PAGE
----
The Cleveland Police Museum is honored to tell the stories of our Fallen Officers on the anniversaries of their End of Watch.
August Dyke was appointed to the position of Patrol Officer on February 15, 1917 and was reputed to be one of the “best shots” in the department.
On February 20, 1921, while walking in the neighborhood, Mr. and Mrs. Ernest Jennings came upon a “robbery in progress” where three gunmen were bent over a male, stripping him of his personal possessions. The men noticed Mr. and Mrs. Jennings and proceeded to rob them as well. Mr. and Mrs. Jennings found Patrolmen Ball and Dyke who set off in different directions to find the robbers.
While Dyke was apprehending the suspects, one turned and fired a shot at him, hitting Dyke in his chest. The patrolman proceeded to follow them, exchanging gunfire. One of the suspects was hit at this time, and Dyke went down simultaneously. The suspects managed to escape in an unknown direction.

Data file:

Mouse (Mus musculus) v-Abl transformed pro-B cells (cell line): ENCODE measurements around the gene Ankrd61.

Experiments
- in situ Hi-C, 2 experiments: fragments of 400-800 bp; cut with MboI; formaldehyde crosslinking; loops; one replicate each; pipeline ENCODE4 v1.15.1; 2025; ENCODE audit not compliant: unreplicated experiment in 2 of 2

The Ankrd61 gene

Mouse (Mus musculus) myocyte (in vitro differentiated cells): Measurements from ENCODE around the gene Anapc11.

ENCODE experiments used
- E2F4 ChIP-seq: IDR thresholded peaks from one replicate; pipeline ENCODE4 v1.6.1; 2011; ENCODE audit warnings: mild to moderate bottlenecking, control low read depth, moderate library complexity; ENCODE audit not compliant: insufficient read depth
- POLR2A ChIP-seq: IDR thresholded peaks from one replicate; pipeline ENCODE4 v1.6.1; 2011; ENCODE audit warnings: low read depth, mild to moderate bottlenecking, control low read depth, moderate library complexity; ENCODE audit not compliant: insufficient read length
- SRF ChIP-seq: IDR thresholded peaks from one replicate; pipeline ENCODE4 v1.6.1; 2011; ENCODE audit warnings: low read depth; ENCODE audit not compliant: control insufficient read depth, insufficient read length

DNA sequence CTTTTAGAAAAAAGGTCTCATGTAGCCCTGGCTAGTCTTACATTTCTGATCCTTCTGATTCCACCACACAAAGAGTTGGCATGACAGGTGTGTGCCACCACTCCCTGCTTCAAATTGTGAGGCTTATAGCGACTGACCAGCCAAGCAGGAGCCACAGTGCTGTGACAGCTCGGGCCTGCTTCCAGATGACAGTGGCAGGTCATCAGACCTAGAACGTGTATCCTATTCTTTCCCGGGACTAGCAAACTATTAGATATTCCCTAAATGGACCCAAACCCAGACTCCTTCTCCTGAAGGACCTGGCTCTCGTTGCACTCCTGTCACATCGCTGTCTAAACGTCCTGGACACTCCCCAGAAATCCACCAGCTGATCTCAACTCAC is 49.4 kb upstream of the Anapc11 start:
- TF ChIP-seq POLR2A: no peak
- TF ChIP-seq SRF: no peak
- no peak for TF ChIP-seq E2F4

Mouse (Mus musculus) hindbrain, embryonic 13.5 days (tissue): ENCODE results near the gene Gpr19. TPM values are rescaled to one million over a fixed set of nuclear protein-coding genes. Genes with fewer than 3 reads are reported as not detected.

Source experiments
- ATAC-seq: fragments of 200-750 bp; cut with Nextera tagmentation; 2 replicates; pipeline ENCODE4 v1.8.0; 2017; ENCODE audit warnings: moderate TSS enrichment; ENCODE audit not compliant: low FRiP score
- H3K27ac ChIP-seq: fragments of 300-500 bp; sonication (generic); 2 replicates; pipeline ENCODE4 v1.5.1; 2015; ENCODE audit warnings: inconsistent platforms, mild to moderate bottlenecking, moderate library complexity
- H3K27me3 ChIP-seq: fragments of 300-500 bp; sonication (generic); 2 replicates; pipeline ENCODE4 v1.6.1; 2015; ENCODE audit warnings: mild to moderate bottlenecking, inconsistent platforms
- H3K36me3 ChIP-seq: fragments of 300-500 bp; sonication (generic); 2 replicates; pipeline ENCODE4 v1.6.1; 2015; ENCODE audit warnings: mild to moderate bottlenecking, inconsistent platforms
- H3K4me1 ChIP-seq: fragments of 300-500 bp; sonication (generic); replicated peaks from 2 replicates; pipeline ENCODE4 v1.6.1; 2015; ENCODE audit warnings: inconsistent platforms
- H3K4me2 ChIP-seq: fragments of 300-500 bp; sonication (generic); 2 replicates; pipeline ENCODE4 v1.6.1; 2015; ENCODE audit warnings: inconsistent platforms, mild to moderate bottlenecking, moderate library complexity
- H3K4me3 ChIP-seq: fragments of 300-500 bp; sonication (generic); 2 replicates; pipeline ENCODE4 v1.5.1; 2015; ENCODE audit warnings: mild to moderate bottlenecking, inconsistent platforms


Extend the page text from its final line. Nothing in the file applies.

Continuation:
Ptl. Dyke was rushed to Glenville Hospital, where he was listed in critical condition from a gunshot wound to the chest, with the bullet penetrating one lung. A city-wide search for the suspects then ensued and the shooter, Charles Habig, was found hiding in a local pool room.
Patrolman Dyke died from the effects of his wounds on March 24, 1921. He left behind his wife Elsie and three children.